One of the major news stories last week was Amazon’s announcement that they are abandoning their plans to locate part of HQ2 in New York City. Facing pressure from local politicians and concerned citizens over a variety of issues, including substantial tax giveaways from the city and state governments, Amazon decided not to move forward with plans to establish a presence in Long Island City in Queens. This news, combined with some recent news stories about the Foxconn deal in Wisconsin, have once again shed light on the cost of corporate subsidies and tax giveaways. Often, these corporate handouts cost significantly more than the cost of funding public pensions.
One of the most striking aspects of Amazon’s quest for HQ2 was the desperate scramble among dozens of cities and states to offer subsidies and tax giveaways to lure the company, which is the third most valuable company in the United States and is owned by the most wealthy individual in the world, Jeff Bezos. While many of the bids for HQ2 were never publicly disclosed, some were. New Jersey, for example, a state with notoriously underfunded public pension plans, was prepared to offer $7 billion in tax breaks to the company. The city of Chicago and state of Illinois- both of which have shortchanged public pensions over the years- were prepared to offer more than $2.3 billion to lure Amazon. New York City and the state of New York offered nearly $3 billion in various incentives.
The deal for Chinese firm Foxconn to open a major new plant in Wisconsin was controversial from the start, but recent news reports suggest the planned manufacturing site may never yield the promised jobs. The state of Wisconsin awarded $4.5 billion in tax giveaways to Foxconn in exchange for the firm building a new plant in the state. When the deal was announced, the Wisconsin Legislative Fiscal Bureau, a nonpartisan government agency, estimated the state would be in the red on the deal until at least 2042, and even that projection didn’t account for the kinds of increased public-services costs associated with population growth.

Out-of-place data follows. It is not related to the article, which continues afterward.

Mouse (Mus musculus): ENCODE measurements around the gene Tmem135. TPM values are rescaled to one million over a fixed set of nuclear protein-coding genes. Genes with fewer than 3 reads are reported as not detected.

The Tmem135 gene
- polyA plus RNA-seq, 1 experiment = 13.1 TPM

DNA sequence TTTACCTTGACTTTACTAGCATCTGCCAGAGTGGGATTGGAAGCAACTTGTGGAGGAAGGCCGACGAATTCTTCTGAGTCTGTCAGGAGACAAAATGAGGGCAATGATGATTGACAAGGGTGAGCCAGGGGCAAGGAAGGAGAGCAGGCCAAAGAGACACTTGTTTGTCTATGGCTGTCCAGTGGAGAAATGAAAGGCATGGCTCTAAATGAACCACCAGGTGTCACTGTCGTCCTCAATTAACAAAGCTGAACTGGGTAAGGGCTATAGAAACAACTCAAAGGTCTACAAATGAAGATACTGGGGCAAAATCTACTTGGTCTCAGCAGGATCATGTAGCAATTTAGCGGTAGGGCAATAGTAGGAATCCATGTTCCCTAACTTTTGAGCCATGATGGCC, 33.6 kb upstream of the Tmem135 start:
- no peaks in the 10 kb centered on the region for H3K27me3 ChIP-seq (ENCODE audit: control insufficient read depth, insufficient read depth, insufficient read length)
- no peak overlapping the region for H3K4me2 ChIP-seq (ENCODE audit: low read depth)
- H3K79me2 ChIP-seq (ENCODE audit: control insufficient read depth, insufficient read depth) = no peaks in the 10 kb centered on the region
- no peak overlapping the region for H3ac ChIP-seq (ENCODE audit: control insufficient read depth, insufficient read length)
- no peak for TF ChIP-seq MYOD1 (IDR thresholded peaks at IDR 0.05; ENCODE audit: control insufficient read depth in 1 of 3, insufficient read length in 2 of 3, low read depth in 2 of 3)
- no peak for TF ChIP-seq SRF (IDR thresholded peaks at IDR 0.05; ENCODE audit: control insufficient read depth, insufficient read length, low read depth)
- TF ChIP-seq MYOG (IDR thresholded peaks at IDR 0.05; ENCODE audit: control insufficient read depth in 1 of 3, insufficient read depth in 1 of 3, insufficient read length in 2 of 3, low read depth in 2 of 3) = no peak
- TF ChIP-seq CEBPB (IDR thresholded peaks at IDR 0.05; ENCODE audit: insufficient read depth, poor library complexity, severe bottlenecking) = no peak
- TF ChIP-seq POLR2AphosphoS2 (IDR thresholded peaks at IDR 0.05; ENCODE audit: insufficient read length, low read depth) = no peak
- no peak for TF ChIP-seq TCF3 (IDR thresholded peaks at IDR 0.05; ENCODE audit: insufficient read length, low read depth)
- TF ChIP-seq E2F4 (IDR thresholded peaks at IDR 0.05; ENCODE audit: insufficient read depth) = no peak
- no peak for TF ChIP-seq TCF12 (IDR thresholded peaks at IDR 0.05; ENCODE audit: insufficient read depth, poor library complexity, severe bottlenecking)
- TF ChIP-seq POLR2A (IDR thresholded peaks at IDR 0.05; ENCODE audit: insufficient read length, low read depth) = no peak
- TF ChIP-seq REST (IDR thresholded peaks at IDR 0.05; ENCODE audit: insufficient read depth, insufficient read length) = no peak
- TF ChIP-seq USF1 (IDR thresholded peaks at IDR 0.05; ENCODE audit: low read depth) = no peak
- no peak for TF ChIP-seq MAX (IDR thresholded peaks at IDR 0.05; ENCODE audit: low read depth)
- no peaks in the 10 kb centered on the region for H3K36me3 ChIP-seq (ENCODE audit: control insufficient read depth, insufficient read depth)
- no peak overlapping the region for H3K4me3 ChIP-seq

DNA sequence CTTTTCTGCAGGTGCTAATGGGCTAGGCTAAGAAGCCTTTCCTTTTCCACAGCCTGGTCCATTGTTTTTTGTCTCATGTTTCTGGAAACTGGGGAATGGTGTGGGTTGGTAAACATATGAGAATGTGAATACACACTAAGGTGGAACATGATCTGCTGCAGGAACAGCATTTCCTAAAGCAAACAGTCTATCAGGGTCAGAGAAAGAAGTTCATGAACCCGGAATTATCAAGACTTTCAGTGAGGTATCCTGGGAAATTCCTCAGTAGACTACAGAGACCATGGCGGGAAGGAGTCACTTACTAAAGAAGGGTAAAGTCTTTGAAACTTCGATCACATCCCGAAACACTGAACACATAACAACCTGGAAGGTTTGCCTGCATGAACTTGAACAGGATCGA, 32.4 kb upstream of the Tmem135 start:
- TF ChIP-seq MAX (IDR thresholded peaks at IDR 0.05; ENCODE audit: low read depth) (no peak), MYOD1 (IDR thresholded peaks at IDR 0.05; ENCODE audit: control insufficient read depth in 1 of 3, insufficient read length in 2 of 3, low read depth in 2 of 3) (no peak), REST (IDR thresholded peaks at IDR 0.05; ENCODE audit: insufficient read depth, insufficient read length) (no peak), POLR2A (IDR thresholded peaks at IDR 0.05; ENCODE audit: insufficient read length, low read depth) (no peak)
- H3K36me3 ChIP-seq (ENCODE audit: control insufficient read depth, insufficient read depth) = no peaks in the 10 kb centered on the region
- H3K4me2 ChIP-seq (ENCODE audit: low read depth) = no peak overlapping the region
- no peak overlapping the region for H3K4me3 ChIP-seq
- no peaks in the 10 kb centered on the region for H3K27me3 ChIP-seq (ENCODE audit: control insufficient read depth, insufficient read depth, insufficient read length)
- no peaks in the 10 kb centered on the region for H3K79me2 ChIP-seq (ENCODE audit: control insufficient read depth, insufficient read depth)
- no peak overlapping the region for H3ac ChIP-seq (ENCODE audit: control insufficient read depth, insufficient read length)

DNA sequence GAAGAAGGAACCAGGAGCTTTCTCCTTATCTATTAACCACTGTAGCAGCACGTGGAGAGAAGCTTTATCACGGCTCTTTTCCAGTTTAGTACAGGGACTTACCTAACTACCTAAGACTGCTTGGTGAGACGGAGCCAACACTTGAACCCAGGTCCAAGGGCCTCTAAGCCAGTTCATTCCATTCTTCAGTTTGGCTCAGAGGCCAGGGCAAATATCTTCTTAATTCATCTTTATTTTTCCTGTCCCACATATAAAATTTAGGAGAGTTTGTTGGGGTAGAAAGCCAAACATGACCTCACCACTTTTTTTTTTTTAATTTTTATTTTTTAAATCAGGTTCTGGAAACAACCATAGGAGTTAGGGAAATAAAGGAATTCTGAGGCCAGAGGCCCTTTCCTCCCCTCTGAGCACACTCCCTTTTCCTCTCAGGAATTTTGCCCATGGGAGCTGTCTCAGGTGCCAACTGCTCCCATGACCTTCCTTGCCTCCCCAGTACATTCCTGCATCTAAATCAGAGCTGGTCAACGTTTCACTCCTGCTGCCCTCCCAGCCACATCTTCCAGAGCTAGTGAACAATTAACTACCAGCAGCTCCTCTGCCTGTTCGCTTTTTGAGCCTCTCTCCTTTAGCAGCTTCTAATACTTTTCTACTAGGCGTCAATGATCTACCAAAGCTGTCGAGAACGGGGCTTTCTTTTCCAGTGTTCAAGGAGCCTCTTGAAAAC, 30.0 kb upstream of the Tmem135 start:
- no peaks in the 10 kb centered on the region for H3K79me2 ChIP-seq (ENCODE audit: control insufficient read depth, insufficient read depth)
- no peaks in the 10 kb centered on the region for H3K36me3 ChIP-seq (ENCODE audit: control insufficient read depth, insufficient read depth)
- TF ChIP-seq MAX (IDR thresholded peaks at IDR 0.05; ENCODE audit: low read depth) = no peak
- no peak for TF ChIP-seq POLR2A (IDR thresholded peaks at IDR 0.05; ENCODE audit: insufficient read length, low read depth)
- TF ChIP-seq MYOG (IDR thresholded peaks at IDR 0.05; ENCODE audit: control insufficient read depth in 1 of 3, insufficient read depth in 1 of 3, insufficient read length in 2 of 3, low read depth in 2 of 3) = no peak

In 2017, Good Jobs First released a series of reports comparing the cost of corporate subsidies and tax giveaways to the cost of funding public pensions in various states. In nine of the twelve states studied, the cost of corporate giveaways exceeded the cost of funding public pensions; in four of those states, corporate giveaways were more than double the cost of pensions. In the other three states, the cost of funding pensions exceeded corporate subsidies and tax breaks, but many corporate giveaways were not publicly disclosed. In Alabama, for example, the cost of five subsidy programs was undisclosed, but it likely would have added significantly to the total cost of corporate giveaways in that state.
Many politicians seem to have poorly aligned priorities when it comes to spending public money. Public pensions are proven economic engines, generating $1.2 trillion in economic output in 2016 and supporting 7.5 million jobs. The cost of funding pensions is also lower than the cost of corporate subsidies and tax giveaways. In Kentucky, another state with a long history of underfunding public pension plans, the state actually gives away more each year through tax expenditures than it collects in tax revenue. Also, the annual cost of funding pensions in Kentucky is only two-thirds of the cost of those corporate giveaways. The lesson is clear: rather than handing out corporate subsidies and tax giveaways for promises of jobs that often fail to appear, cities and states should focus on fully funding public pensions which not only provide a secure retirement to public employees, but also benefit local communities and main street businesses.